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(This article refers to the novel and plays/movies derived from it. There is also a song named Ramona and a place named Ramona, California.)

Table of contents
1 Novel
2 Movies
3 Play


Ramona is the title of a novel by writer Helen Hunt Jackson and published in 1884.

Jackson's novel is set in the Southern California of Spanish Californio society. It is about a part-Indian and part-Scottish orphan who is raised by the Señora Moreno, who is the sister of Ramona's deceased foster mother. Señora Moreno has raised Ramona as if she is part of the family, giving her every luxury, because her sister asked her to before her death. Señora Moreno, who still considers herself a Mexican, even though California is no longer a province of that country, and hates the Americanss who have cut up her huge rancho and taken away lands, adores her only child, Felipe Moreno, but she does not love Ramona because she harbors ill feelings about her being part Indian.

Señora Moreno holds up the sheep shearing that year so the band of Indians from Temecula that she always hires can arrive, as well as the Priest from Santa Barbara, because she wants to make sure the lowly heathens have mass in her chapel and an opportunity to give confession. Ramona falls in love with a young Indian sheepherder, Alessandro. The Señora Moreno is outraged. Ramona realizes that Señora Moreno has never loved her, and to the old woman's chagrin they leave to be married. Alessandro and Ramona have a daughter. They also have misery and hardship. They are run off of several of their places, due to the land greed of certain Americanss, and cannot find a permanent home. They finally move up into the San Bernardino Mountains. Alessandro looses his mind. He is down in town one day and rides off on the horse of an American. The man follows him home and shoots him. In the meantime, the Señora Moreno has died. Felipe finds Ramona and they are married. They leave to live in Mexico.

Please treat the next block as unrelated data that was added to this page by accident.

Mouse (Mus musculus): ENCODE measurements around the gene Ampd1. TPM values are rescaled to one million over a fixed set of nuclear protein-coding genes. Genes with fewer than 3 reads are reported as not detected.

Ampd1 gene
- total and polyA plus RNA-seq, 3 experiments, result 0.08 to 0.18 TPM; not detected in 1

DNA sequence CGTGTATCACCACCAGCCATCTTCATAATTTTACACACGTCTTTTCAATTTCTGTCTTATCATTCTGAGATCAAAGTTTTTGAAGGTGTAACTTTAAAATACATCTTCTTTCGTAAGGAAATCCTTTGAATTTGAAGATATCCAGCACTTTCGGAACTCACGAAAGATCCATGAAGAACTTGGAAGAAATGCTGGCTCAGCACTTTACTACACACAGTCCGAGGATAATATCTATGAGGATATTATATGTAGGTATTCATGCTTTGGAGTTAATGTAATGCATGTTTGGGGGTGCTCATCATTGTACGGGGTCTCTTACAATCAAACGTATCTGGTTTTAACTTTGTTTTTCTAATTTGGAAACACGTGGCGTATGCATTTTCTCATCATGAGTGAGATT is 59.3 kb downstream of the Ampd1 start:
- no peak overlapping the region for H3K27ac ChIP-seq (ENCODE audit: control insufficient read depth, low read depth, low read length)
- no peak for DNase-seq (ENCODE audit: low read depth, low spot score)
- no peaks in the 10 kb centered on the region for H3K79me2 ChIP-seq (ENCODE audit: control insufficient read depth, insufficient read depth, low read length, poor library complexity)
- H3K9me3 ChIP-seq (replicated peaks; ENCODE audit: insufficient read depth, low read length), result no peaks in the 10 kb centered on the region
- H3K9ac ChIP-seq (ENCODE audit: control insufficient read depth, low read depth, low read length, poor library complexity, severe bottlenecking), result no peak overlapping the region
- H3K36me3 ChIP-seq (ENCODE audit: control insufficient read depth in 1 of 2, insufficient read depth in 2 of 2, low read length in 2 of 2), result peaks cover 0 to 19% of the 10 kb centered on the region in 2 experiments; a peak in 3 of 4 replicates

Jackson's fiction, which used real locations in Southern California and dramatized various real events, was intended to arouse public concern for the treatment of Native Americans. But readers accepted the sentimentalized Spanish Californio aristocracy that was portrayed and the Ramona myth was born.

Ramona was an instant success. The novel has never been out of print.


The novel Ramona has inspired motion pictures of the same title.

The first was a silent movie filmed in 1910, which starred Mary Pickford and was directed by D. W. Griffith.

Another version of the story was filmed in 1916 and starred Adda Gleason.

A version filmed in 1928 starred Dolores Del Rio.

And another version filmed in 1936 starred Loretta Young in the title role.


There is also The Ramona Pageant, a long-running outdoor play at Hemet, California.

This staged adaptation of Jackson's novel opened in 1923 and is held annually over three consecutive weekends in April and May in the Ramona Bowl, a natural amphitheater in the foothills above Hemet in Riverside County. The pageant features a four hundred member cast, made up largely of area residents, and is described as the largest and longest-running outdoor play in the nation.